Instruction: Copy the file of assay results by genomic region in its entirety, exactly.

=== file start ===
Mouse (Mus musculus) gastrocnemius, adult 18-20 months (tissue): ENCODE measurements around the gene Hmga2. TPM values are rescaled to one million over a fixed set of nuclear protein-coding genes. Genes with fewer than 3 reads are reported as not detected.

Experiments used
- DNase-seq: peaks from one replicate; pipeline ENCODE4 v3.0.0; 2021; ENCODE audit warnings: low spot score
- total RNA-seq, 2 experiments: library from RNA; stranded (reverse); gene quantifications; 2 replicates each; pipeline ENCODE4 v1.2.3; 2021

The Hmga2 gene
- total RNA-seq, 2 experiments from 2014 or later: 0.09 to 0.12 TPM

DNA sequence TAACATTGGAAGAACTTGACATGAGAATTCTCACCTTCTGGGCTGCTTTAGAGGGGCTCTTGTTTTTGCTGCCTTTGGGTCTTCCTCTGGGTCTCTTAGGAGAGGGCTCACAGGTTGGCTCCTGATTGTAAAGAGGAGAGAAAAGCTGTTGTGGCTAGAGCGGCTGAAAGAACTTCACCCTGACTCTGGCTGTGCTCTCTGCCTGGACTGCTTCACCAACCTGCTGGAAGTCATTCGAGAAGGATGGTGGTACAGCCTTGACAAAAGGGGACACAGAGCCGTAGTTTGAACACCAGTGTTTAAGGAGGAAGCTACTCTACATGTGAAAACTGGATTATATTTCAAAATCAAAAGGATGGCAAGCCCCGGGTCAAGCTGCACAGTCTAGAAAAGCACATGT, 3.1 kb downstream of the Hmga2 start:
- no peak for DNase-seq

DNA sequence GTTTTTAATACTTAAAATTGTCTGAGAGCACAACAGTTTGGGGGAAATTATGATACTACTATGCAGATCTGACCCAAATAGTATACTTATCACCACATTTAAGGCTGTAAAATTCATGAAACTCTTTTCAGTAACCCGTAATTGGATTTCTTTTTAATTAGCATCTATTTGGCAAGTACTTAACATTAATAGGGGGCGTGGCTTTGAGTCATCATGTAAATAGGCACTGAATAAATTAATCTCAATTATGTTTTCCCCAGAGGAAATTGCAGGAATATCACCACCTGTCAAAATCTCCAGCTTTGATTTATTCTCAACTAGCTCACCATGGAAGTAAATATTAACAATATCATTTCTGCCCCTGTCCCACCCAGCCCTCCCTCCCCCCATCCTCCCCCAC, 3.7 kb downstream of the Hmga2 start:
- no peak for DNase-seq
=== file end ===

Mouse (Mus musculus) gastrocnemius, adult 18-20 months (tissue): ENCODE measurements around the gene Hmga2. TPM values are rescaled to one million over a fixed set of nuclear protein-coding genes. Genes with fewer than 3 reads are reported as not detected.

Experiments used
- DNase-seq: peaks from one replicate; pipeline ENCODE4 v3.0.0; 2021; ENCODE audit warnings: low spot score
- total RNA-seq, 2 experiments: library from RNA; stranded (reverse); gene quantifications; 2 replicates each; pipeline ENCODE4 v1.2.3; 2021

The Hmga2 gene
- total RNA-seq, 2 experiments from 2014 or later: 0.09 to 0.12 TPM

DNA sequence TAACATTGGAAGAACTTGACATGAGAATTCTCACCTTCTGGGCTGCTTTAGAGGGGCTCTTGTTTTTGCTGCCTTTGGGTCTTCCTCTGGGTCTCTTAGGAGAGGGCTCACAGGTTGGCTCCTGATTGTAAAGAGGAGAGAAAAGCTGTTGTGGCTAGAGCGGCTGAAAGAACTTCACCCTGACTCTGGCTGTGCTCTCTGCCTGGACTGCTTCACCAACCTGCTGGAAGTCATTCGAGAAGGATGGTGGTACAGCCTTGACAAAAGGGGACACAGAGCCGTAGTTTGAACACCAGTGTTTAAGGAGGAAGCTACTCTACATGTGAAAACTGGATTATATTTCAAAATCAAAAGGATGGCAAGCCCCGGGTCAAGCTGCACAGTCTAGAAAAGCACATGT, 3.1 kb downstream of the Hmga2 start:
- no peak for DNase-seq

DNA sequence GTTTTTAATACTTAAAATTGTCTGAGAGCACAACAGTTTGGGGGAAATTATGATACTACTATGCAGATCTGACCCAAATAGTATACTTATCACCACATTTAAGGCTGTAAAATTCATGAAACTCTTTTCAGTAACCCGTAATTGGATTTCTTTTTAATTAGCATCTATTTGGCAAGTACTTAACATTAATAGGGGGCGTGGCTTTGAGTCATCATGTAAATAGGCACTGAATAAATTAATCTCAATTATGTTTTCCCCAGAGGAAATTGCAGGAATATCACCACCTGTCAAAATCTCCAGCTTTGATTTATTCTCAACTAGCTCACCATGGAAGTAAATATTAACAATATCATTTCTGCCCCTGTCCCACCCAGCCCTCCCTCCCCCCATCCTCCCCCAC, 3.7 kb downstream of the Hmga2 start:
- no peak for DNase-seq